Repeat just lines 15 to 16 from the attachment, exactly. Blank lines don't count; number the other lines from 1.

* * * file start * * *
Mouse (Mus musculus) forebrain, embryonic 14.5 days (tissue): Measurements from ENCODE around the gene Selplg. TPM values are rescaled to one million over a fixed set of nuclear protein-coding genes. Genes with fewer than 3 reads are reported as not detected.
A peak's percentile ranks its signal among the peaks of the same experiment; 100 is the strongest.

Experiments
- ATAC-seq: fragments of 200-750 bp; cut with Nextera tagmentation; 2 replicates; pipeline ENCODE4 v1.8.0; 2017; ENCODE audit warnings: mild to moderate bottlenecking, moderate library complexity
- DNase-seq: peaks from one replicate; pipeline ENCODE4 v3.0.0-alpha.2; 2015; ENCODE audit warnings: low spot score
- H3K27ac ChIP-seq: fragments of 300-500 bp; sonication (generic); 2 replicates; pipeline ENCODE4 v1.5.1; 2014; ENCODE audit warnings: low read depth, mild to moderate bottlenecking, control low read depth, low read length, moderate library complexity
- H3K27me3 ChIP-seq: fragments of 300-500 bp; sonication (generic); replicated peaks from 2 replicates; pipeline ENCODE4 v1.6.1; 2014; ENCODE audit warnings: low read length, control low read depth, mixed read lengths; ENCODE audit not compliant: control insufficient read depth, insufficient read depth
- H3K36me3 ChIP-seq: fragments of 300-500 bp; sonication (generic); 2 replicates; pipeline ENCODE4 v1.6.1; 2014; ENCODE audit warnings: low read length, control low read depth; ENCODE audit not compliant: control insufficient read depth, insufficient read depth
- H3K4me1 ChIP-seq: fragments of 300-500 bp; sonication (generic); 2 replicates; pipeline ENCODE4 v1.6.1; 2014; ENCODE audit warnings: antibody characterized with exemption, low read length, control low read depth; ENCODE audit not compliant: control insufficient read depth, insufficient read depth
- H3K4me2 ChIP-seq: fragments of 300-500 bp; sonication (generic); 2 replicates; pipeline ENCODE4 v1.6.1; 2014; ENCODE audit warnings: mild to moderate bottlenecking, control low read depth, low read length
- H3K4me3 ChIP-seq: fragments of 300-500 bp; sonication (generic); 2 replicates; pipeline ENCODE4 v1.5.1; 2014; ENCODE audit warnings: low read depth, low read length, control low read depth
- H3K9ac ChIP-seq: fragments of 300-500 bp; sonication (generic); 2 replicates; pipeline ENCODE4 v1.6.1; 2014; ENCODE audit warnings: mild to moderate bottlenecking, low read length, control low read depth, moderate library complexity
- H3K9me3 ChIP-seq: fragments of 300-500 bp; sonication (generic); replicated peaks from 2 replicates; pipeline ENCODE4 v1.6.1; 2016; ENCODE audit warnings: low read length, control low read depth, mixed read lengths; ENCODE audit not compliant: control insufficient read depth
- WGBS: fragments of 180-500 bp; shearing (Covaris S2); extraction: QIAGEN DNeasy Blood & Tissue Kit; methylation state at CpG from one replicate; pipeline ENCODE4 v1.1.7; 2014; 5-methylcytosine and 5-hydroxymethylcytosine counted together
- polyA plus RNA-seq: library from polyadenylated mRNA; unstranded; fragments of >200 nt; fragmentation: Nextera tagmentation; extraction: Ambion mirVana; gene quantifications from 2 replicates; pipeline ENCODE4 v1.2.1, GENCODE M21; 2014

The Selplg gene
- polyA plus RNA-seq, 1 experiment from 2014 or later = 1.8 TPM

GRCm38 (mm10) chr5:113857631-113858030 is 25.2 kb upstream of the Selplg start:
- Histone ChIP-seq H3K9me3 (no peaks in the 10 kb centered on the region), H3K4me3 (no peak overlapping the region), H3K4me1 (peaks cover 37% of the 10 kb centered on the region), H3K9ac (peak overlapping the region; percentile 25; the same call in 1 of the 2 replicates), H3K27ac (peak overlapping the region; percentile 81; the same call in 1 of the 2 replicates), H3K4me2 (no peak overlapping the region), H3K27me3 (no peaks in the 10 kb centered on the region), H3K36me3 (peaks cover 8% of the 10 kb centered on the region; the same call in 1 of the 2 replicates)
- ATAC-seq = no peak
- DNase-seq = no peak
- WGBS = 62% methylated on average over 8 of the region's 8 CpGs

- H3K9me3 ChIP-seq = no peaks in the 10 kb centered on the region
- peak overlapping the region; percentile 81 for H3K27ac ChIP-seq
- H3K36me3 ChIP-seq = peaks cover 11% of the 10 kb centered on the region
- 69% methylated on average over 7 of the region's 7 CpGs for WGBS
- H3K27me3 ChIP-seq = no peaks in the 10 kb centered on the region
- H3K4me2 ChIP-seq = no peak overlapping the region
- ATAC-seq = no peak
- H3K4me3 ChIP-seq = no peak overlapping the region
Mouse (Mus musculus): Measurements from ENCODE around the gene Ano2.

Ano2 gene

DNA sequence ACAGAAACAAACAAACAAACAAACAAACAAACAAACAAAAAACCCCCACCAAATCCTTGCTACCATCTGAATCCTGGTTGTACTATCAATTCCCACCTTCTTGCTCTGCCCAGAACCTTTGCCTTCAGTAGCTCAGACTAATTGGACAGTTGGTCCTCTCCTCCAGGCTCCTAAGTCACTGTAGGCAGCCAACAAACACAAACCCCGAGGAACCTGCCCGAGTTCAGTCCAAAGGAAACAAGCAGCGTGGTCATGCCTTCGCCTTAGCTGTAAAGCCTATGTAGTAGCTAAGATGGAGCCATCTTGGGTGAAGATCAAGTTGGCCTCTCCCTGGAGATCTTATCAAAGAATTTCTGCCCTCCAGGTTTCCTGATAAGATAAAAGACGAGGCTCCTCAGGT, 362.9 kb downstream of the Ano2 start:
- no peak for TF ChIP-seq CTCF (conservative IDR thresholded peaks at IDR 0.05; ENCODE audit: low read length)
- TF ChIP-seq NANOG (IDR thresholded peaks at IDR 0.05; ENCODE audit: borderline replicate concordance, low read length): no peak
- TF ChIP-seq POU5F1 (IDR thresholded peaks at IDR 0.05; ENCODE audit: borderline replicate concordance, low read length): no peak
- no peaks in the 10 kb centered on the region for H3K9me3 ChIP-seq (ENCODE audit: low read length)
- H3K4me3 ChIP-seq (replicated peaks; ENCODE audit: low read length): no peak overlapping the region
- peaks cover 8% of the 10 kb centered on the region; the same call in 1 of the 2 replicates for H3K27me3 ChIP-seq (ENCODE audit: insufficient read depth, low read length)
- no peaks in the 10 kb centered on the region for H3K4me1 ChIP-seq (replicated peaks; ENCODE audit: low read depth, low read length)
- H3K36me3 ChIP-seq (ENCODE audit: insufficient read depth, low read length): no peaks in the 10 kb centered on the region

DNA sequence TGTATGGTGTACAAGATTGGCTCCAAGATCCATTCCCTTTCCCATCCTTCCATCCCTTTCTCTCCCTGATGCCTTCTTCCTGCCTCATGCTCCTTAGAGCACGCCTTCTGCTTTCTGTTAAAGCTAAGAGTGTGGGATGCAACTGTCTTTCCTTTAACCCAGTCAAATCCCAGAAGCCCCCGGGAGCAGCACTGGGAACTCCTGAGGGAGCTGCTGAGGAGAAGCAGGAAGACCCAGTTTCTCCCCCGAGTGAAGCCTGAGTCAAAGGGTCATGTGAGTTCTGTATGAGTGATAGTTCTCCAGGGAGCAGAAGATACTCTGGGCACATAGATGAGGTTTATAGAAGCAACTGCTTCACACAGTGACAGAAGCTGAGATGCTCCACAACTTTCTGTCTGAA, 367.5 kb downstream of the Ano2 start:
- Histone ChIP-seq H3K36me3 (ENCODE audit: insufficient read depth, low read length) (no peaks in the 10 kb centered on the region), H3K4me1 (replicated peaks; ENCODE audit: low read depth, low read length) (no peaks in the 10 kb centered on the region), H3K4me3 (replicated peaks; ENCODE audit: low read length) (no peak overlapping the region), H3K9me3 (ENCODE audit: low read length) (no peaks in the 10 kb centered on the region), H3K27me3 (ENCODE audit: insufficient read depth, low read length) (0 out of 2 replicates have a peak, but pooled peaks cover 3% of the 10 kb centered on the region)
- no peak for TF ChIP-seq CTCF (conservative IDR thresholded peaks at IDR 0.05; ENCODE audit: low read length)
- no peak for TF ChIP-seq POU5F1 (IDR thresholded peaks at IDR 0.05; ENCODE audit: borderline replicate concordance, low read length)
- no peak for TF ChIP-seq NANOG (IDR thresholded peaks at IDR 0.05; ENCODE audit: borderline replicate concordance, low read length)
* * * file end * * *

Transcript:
- polyA plus RNA-seq: library from polyadenylated mRNA; unstranded; fragments of >200 nt; fragmentation: Nextera tagmentation; extraction: Ambion mirVana; gene quantifications from 2 replicates; pipeline ENCODE4 v1.2.1, GENCODE M21; 2014

The Selplg gene